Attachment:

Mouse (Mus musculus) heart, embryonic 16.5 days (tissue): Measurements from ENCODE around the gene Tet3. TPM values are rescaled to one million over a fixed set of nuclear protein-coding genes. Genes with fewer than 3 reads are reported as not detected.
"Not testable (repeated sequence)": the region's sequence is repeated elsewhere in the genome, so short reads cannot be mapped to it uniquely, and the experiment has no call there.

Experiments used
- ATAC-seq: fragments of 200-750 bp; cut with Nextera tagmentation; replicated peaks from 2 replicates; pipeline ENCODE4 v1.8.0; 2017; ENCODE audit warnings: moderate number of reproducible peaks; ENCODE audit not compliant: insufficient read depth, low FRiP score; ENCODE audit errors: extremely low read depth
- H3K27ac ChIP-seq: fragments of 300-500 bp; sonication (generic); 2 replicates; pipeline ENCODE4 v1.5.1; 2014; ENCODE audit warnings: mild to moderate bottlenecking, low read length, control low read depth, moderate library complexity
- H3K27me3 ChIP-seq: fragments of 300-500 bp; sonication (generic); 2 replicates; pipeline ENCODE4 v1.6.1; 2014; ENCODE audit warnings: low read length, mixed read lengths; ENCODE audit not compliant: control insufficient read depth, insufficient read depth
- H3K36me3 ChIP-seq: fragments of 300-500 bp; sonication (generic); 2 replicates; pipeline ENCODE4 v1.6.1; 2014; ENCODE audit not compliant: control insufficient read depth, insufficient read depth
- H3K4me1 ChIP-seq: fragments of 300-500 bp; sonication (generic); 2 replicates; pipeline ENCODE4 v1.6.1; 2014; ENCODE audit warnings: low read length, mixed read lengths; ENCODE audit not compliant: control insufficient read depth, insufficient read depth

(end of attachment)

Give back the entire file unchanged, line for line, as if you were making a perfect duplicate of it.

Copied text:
Mouse (Mus musculus) heart, embryonic 16.5 days (tissue): Measurements from ENCODE around the gene Tet3. TPM values are rescaled to one million over a fixed set of nuclear protein-coding genes. Genes with fewer than 3 reads are reported as not detected.
"Not testable (repeated sequence)": the region's sequence is repeated elsewhere in the genome, so short reads cannot be mapped to it uniquely, and the experiment has no call there.

Experiments used
- ATAC-seq: fragments of 200-750 bp; cut with Nextera tagmentation; replicated peaks from 2 replicates; pipeline ENCODE4 v1.8.0; 2017; ENCODE audit warnings: moderate number of reproducible peaks; ENCODE audit not compliant: insufficient read depth, low FRiP score; ENCODE audit errors: extremely low read depth
- H3K27ac ChIP-seq: fragments of 300-500 bp; sonication (generic); 2 replicates; pipeline ENCODE4 v1.5.1; 2014; ENCODE audit warnings: mild to moderate bottlenecking, low read length, control low read depth, moderate library complexity
- H3K27me3 ChIP-seq: fragments of 300-500 bp; sonication (generic); 2 replicates; pipeline ENCODE4 v1.6.1; 2014; ENCODE audit warnings: low read length, mixed read lengths; ENCODE audit not compliant: control insufficient read depth, insufficient read depth
- H3K36me3 ChIP-seq: fragments of 300-500 bp; sonication (generic); 2 replicates; pipeline ENCODE4 v1.6.1; 2014; ENCODE audit not compliant: control insufficient read depth, insufficient read depth
- H3K4me1 ChIP-seq: fragments of 300-500 bp; sonication (generic); 2 replicates; pipeline ENCODE4 v1.6.1; 2014; ENCODE audit warnings: low read length, mixed read lengths; ENCODE audit not compliant: control insufficient read depth, insufficient read depth